Any trader will tell you the trend is your friend, and the overwhelming direction for the US dollar (UUP) for the last 235 years has been down.
Our first Treasury Secretary, Alexander Hamilton, found himself constantly embroiled in sex scandals. Take a ten-dollar bill out of your wallet and you’re looking at a world-class horn dog, a swordsman of the first order.
When he wasn’t fighting scandalous accusations in the press and the courts, he spent much of his six years in office orchestrating a rescue of our new currency, the US dollar.
Winning the Revolutionary War bankrupted the young United States, draining it of resources and leaving it with huge debts.
Hamilton settled many of these by giving creditors notes exchangeable for then worthless Indian land west of the Appalachians.
As soon as the ink was dry on these promissory notes, they traded in the secondary market for as low as 25% of face value, beginning a centuries-long government tradition of stiffing its lenders, a practice that continues to this day.
My unfortunate ancestors took him up on his offer, the end result being that I am now writing this letter to you from California—and am part Cherokee, Delaware, and Sioux.
It all ended in tears for Hamilton who, misjudging former Vice President Aaron Burr’s true intentions in a New Jersey duel, ended up with a bullet in his back that severed his spinal cord.
Since Bloomberg machines weren’t around in 1782, we have to rely on alternative valuation measures for the dollar then, like purchasing power parity, and the value of goods priced in gold.
A chart of this data shows an undeniable permanent downtrend which greatly accelerates after 1933 when FDR banned private ownership of gold and devalued the dollar.
Today, going short the currency of the world’s largest borrower, running the greatest trade and current account deficits in history with a diminishing long-term growth rate is a no brainer.
But once it became every hedge fund trader’s free lunch, and positions became so lopsided against the buck, a reversal was inevitable.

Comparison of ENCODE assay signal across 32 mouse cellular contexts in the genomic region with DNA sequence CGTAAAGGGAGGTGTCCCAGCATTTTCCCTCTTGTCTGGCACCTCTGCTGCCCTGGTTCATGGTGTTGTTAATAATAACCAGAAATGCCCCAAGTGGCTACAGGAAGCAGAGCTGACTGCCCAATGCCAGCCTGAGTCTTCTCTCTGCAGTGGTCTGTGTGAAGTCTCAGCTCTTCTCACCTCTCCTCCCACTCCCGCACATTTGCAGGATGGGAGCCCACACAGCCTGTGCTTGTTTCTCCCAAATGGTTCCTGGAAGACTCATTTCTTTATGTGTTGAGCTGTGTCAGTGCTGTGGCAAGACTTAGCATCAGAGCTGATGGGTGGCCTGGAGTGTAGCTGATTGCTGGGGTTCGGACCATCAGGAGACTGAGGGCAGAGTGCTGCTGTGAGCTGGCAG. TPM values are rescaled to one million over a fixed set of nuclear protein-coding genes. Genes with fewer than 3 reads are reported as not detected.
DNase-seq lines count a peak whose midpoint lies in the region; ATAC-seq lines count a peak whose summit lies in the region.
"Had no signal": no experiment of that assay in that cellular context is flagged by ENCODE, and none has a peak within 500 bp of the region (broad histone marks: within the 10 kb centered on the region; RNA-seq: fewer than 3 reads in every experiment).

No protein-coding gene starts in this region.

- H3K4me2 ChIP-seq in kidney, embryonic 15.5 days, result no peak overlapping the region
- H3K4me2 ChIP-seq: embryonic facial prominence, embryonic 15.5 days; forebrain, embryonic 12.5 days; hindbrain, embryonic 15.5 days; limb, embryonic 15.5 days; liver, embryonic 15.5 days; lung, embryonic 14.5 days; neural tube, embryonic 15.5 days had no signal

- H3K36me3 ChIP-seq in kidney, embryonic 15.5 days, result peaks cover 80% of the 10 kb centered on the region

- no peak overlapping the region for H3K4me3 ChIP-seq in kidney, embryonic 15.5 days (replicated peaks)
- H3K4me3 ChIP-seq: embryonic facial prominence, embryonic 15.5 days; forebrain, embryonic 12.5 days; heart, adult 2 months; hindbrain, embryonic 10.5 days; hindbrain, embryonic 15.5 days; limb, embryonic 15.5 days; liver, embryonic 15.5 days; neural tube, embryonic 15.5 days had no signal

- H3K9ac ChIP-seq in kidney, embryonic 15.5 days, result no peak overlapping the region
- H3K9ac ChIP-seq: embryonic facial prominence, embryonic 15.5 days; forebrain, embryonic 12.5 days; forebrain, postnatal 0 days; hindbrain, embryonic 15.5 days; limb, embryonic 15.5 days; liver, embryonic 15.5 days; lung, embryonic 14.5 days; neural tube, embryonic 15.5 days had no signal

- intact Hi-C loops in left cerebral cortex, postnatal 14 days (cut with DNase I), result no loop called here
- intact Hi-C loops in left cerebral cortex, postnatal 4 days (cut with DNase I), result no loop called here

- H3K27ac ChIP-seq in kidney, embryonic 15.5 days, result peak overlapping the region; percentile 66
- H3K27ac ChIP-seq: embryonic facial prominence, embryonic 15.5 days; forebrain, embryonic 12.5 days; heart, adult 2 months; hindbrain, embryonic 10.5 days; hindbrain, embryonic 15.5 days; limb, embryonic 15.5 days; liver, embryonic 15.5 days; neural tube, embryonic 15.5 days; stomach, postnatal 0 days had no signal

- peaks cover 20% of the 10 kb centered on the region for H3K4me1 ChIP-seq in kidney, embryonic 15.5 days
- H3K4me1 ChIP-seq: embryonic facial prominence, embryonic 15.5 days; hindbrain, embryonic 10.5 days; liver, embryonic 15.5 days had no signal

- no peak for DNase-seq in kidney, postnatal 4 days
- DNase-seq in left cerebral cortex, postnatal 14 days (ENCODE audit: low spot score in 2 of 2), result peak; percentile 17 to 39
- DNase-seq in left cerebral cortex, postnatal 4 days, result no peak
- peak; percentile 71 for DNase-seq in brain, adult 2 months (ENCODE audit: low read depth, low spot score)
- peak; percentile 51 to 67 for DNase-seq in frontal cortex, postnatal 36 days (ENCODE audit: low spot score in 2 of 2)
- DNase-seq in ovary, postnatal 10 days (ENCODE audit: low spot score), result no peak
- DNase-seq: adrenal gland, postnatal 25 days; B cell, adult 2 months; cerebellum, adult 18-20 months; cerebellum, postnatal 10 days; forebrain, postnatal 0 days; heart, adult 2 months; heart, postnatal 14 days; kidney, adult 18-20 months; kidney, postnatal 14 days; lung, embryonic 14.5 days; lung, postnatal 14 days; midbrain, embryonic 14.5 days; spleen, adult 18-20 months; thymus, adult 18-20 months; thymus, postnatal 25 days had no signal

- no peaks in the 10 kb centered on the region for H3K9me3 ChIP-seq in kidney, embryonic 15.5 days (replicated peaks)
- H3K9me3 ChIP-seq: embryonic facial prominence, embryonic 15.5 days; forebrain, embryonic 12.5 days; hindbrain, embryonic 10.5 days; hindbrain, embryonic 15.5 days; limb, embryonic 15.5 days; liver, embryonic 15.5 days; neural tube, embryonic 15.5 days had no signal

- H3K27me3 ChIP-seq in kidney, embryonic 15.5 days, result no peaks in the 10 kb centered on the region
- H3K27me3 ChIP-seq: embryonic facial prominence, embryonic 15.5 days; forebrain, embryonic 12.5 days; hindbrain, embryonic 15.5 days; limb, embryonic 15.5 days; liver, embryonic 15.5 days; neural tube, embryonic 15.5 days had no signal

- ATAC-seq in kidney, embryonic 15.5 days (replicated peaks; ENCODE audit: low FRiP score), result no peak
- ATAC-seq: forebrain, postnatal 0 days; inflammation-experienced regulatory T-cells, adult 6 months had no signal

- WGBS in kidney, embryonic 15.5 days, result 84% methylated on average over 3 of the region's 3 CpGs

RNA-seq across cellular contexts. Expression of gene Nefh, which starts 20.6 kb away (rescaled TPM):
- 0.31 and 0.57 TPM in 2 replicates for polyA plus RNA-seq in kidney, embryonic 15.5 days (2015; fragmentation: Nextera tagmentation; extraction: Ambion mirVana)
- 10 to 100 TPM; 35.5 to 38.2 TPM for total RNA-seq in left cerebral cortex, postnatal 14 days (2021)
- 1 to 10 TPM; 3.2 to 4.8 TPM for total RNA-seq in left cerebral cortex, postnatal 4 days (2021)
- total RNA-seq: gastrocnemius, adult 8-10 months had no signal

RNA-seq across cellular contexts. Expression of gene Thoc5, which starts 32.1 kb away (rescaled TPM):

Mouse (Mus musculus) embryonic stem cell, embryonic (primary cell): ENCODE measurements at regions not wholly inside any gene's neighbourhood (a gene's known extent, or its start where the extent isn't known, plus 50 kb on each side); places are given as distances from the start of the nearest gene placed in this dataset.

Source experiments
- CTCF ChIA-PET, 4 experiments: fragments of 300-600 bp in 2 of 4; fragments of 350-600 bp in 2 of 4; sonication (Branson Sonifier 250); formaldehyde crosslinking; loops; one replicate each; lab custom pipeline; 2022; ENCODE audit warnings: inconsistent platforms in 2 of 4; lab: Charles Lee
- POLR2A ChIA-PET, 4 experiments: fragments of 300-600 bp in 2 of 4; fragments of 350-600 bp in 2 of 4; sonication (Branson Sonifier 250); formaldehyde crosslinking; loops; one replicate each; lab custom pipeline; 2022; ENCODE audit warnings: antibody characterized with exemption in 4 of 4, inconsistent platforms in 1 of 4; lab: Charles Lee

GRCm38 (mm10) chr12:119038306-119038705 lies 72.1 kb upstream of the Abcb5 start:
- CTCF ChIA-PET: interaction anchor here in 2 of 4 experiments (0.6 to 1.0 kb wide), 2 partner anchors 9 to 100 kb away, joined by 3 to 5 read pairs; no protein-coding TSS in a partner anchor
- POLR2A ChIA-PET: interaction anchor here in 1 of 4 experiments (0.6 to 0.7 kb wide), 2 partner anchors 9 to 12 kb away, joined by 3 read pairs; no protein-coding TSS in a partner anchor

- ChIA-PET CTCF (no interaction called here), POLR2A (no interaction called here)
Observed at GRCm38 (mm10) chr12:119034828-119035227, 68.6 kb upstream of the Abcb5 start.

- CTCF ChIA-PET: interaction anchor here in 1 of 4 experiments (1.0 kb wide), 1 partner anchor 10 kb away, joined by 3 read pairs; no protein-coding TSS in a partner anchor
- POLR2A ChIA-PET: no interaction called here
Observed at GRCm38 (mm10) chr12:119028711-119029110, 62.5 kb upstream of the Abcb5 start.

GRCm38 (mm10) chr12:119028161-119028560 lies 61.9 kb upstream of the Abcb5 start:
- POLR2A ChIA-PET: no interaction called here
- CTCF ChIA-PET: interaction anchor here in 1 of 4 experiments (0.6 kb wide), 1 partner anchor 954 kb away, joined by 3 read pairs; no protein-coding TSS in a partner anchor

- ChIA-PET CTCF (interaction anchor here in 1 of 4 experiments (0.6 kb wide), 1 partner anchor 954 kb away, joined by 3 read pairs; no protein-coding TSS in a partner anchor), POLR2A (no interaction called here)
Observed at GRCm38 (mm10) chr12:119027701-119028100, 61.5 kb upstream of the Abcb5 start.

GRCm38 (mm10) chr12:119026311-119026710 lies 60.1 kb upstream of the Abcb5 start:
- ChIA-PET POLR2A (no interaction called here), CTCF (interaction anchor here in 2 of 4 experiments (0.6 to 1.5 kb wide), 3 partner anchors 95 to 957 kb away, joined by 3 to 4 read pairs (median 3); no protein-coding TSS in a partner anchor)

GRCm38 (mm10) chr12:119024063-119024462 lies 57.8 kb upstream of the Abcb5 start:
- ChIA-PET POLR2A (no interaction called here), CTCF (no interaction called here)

We seem to be solidly in one of those periodic corrections which began a few years ago and could continue for months, or even years more.
The euro has its own particular problems with the cost of a generous social safety net sending EC budget deficits careening. Add to thatits the gargantuan cost of a burgeoning refugee crisis.
Use this strength in the greenback to scale into core long positions in the currencies of countries that are major commodity exporters, boast rising trade and current account surpluses, and possess small consuming populations.
I’m talking about the Canadian dollar (FXC), the Australian dollar (FXA), and the New Zealand dollar (BNZ), all of which will eventually hit parity with the greenback once again.
Think of these as emerging markets where they speak English, best played through the local currencies.
For a sleeper, buy the Chinese Yuan ETF (CYB) for your back book. A major revaluation by the Middle Kingdom is just a matter of time as long as its economy is growing at 6% a year or more.
I’m sure that if Alexander Hamilton were alive today, he would counsel our modern Treasury Secretary, Steven Mnuchin, to talk the dollar up, but to do everything he could to undermine the buck behind the scenes, thus over time depreciating our national debt down to nothing through a stealth devaluation.
Given Mnuchin’s performance so far regarding the dollar, I’d say he studied his history well.
Hamilton must be smiling from the grave.
A 222 Year Chart of the US Dollar priced in Hard Goods